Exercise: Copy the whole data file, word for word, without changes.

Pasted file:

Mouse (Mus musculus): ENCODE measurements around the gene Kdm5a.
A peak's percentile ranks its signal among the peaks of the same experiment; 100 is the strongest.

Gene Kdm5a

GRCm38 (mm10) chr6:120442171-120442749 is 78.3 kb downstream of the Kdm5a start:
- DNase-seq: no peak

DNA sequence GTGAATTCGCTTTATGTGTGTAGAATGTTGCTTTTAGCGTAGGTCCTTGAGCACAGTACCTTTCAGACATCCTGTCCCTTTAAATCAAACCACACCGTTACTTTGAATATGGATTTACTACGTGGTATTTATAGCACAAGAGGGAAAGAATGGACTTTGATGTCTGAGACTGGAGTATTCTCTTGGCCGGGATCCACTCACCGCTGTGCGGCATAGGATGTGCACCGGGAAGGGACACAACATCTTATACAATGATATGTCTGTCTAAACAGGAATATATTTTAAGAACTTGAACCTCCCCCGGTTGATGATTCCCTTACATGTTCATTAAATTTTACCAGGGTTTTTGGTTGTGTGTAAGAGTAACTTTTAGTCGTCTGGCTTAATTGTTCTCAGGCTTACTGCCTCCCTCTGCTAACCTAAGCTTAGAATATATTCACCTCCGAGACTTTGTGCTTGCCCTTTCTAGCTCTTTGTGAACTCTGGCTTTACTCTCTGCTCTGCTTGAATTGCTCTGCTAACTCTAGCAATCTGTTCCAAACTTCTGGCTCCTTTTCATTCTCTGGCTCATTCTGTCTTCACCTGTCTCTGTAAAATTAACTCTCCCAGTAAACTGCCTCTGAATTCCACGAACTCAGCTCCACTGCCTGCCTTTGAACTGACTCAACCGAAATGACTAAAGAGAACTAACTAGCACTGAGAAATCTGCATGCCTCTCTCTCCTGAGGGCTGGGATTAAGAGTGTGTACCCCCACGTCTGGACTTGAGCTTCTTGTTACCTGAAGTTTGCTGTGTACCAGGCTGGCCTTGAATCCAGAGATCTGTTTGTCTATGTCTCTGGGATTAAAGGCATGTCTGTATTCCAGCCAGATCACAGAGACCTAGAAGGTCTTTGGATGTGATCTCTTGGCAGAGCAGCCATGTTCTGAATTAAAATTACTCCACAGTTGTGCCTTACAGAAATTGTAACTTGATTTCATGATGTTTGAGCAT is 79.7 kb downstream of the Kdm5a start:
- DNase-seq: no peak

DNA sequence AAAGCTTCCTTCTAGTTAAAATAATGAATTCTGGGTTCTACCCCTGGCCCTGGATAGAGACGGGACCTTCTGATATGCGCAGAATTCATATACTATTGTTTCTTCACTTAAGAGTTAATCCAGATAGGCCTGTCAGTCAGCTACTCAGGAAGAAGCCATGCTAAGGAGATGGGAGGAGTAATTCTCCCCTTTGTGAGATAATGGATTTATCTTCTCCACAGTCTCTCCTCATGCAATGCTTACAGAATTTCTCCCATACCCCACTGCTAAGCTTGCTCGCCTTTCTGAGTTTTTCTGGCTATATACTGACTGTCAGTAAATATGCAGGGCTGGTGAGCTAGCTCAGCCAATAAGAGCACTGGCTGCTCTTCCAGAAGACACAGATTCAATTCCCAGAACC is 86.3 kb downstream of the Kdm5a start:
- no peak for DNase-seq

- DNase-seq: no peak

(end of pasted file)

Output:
Mouse (Mus musculus): ENCODE measurements around the gene Kdm5a.
A peak's percentile ranks its signal among the peaks of the same experiment; 100 is the strongest.

Gene Kdm5a

GRCm38 (mm10) chr6:120442171-120442749 is 78.3 kb downstream of the Kdm5a start:
- DNase-seq: no peak

DNA sequence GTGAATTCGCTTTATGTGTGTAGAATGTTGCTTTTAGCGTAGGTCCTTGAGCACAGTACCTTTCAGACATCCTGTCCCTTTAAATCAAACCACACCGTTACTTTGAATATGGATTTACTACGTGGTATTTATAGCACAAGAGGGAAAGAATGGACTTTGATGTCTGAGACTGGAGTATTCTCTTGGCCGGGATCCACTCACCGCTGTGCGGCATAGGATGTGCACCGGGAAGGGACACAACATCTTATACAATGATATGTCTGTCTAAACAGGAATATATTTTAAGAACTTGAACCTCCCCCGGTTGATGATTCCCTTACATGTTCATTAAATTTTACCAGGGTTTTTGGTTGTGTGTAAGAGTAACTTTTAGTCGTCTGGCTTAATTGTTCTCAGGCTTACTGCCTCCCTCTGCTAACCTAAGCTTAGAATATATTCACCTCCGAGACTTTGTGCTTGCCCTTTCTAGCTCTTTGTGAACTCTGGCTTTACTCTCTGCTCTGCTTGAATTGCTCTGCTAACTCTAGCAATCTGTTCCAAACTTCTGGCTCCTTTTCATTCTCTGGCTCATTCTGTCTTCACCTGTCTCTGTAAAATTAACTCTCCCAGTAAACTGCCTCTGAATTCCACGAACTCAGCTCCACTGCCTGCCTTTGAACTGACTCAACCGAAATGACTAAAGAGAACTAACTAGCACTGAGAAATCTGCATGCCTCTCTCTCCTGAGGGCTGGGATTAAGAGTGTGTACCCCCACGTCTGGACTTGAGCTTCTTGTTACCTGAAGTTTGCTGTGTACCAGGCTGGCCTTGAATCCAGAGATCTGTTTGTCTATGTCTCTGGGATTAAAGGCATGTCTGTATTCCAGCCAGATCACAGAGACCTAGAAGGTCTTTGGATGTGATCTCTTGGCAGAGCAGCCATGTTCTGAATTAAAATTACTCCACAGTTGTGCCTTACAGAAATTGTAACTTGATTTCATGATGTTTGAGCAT is 79.7 kb downstream of the Kdm5a start:
- DNase-seq: no peak

DNA sequence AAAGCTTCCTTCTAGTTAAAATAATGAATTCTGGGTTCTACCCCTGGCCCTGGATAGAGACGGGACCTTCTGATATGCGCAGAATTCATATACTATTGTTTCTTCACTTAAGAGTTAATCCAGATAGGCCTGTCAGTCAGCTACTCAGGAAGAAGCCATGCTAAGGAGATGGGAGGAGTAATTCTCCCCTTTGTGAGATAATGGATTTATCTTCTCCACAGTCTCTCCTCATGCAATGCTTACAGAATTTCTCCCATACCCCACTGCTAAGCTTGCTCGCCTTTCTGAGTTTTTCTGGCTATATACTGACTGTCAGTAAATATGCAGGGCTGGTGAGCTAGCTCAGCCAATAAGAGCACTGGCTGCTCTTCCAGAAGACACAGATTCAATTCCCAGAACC is 86.3 kb downstream of the Kdm5a start:
- no peak for DNase-seq

- DNase-seq: no peak